Day and weekend trips for history buffs, shoppers and foodies
Whether you enjoy art and culture, bargain hunting or craft-brewery tours, check out our itineraries for day and weekend trips in New York State
Thu Jan 30 2014
Explore New York State with our diverse ideas for day and weekend trips from NYC. See how the other half lived in the early 20th century on Long Island’s Gold Coast, visit historic homes or take in some world-class art at Dia:Beacon. If that all sounds too highbrow, shop for designer bargains or sample local beer.
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See how the Vanderbilts and Roosevelts lived
2 hours from NYC by car
Three National Historic Sites can be found in Hyde Park. First there’s Vanderbilt Mansion (119 Vanderbilt Park Rd; 845-229-7770; nps.gov/vama; tours daily 9am–5pm; $8), the Gilded Age residence that hosted some of society’s most famous A-listers, including former owner Frederick Vanderbilt and his wife, Louise, who insisted that her bedroom be designed in the style of Marie Antoinette’s Versailles digs. Nearby is Springwood, the home of Franklin D. Roosevelt (4097 Albany Post Rd; 845-229-5320; nps.gov/hofr; tours daily 9am–5pm; $14). The 300-acre site is the birthplace and lifelong abode of the legendary four-term president, who created the world’s first man-cave in 1938 when he built the Dutch Colonial–style Top Cottage to get some solitude at home. For more Roosevelt history, Val-Kill (54 Valkill Park Rd; 845-229-9422; nps.gov/elro; tours Mon, Thu–Sun 1, 3pm; $8), Eleanor’s treasured cottage, is the only National Historic Site dedicated to a President’s better half.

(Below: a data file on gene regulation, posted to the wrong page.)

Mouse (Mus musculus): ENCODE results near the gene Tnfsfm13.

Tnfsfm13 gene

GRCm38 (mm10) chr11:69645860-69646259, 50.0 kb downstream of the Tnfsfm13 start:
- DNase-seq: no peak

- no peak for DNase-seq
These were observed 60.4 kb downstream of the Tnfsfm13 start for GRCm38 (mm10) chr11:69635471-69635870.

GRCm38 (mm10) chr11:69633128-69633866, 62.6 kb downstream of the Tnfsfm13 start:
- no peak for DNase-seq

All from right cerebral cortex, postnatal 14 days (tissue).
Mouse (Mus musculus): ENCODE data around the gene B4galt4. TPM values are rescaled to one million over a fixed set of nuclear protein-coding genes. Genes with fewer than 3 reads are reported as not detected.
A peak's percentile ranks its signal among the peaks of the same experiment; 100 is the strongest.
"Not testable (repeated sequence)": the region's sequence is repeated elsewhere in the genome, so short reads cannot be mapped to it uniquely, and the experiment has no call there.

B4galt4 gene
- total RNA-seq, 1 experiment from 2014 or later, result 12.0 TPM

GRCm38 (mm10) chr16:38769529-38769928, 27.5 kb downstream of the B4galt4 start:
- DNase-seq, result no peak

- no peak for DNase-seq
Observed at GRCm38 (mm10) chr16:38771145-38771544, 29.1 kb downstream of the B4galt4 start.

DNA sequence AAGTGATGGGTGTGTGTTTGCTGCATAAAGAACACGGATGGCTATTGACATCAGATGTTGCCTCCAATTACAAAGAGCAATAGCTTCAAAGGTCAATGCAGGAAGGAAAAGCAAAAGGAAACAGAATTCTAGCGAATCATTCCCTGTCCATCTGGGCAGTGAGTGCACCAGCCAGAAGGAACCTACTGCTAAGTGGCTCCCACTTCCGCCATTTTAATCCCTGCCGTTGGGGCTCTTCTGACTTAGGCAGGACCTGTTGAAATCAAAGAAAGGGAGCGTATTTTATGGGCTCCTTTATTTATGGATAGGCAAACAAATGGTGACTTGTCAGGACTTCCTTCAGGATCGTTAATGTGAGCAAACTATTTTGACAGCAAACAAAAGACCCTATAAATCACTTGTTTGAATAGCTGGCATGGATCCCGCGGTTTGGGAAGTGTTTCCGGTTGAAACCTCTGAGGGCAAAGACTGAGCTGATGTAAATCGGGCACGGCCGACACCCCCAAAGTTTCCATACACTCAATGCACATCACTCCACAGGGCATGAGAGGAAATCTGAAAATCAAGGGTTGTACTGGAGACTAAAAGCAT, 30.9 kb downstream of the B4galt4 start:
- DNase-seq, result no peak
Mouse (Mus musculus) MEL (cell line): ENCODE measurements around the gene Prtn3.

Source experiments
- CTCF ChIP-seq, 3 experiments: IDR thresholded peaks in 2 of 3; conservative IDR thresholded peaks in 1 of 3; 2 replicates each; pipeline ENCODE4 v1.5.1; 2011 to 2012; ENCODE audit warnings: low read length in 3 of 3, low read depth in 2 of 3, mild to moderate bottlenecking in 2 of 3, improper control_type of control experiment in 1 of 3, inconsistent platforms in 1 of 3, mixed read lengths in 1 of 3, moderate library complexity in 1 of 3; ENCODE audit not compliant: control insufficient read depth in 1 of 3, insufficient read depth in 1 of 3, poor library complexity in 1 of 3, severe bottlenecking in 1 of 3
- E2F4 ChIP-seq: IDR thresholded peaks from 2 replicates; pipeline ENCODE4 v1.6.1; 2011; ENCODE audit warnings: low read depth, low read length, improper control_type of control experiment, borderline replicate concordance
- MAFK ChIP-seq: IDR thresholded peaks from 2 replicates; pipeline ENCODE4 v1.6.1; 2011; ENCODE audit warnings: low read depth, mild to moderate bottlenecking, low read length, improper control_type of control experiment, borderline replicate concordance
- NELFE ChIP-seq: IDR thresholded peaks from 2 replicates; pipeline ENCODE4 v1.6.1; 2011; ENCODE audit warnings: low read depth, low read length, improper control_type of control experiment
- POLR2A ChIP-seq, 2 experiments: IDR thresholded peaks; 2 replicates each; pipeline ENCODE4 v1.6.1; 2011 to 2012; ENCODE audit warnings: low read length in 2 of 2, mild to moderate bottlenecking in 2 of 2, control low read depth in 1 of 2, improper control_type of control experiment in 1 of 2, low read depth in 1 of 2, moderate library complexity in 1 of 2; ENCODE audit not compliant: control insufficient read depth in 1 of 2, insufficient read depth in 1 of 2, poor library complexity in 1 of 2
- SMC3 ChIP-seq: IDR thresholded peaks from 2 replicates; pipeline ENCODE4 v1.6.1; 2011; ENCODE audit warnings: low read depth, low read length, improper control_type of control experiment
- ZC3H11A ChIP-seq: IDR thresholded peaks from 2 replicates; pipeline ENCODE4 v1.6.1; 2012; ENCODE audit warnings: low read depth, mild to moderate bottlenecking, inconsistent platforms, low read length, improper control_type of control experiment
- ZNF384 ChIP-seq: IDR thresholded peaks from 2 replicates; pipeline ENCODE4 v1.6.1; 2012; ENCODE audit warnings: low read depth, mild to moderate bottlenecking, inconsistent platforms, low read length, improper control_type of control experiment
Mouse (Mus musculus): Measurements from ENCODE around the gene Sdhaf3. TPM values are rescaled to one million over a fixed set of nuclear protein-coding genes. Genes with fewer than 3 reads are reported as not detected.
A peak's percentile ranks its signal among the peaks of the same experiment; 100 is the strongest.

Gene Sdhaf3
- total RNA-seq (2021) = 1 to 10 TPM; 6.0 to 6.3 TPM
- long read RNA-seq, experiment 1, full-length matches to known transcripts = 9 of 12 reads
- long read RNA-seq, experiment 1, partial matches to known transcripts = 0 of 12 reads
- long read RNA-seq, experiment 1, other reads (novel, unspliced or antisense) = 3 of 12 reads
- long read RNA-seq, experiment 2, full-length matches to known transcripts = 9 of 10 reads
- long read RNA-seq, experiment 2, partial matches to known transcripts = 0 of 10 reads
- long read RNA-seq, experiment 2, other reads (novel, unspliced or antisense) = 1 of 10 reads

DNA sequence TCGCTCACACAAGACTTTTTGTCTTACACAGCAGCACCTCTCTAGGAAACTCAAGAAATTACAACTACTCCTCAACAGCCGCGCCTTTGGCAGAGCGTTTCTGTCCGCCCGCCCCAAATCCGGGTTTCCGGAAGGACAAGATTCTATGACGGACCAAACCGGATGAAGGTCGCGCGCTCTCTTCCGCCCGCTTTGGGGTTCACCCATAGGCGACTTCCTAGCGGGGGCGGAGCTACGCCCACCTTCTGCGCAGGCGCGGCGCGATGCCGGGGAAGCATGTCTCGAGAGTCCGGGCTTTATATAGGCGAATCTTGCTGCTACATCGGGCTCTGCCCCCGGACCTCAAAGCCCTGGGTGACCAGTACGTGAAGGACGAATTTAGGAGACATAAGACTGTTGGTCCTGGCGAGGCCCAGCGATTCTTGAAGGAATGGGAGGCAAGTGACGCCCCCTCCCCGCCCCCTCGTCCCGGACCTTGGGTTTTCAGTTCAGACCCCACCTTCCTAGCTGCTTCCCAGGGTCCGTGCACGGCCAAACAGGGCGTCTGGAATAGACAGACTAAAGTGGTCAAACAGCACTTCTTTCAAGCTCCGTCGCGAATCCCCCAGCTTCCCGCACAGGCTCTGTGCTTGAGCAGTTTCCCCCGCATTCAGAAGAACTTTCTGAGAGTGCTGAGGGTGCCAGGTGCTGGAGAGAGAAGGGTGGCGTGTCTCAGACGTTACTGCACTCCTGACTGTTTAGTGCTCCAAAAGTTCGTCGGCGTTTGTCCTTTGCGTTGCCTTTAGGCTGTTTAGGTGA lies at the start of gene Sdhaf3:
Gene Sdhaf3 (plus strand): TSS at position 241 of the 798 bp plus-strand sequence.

A “haunted” mansion and Hopper’s house
45 minutes from NYC by car
A study in Gothic Revival architecture, Lyndhurst (635 South Broadway, Tarrytown, NY; 914-631-4481, lyndhurst.org; tours Fri–Sun 10am–3pm; $12)—a.k.a. the Jay Gould estate—was twice designed by architect Alexander Jackson Davis, first in 1838 for former New York City mayor William Paulding Jr. The second time was in 1864, when new owner George Merritt asked Davis to double its size. But this castlelike home has got some pop-culture cred, too: It starred as Collinwood, home to Barnabas the vampire, in the 1970 film House of Dark Shadows. A 15-minute drive away across the Hudson, Edward Hopper House (82 North Broadway, Nyack, NY; 845-358-0774, edwardhopperhouse.org; Thu–Sun 1–5pm; $5), the artist’s childhood home, includes a gallery of Hopper’s original works and memorabilia. It also shows work from emerging artists and hosts events and workshops.
Long Island’s literary landmark and Gold Coast Mansions
1 hour from NYC by car
Each year more than 16,500 people make the pilgrimage to a small Long Island farmhouse. Walt Whitman’s Birthplace (246 Old Walt Whitman Rd, West Hills, NY; 631-427-5240, waltwhitman.org; Wed–Fri 11am–4pm; Sat, Sun 11am–5pm; $6) contains original 19th-century furnishings and some of Whitman’s manuscripts. The area’s Gold Coast—which runs from Great Neck to Huntington—is a far fancier affair. A handful of the opulent dwellings built during the first three decades of the 20th century in the former high-society hub still stand. Now a full-fledged cultural center and planetarium, the Vanderbilt Museum (180 Little Neck Rd, Centerport, NY; 631-854-5579, vanderbiltmuseum.org; Tue, Sat, Sun noon–4pm; $7) is the 24-room private home of William K. Vanderbilt II, formerly known as Eagle’s Nest. And the magnificent estate that Charles Foster Kane called Xanadu in Citizen Kane can be your home (for the night, $395–$1,095): The 1919 Oheka Castle (135 West Gate Dr, Huntington, NY; 631-659-1400, oheka.com) is the country’s second-largest private residence, constructed on a 443-acre plot atop the highest point of Cold Spring Harbor. Tours of the estate’s public areas and gardens (designed by the Olmsted Brothers) are available by appointment ($25).
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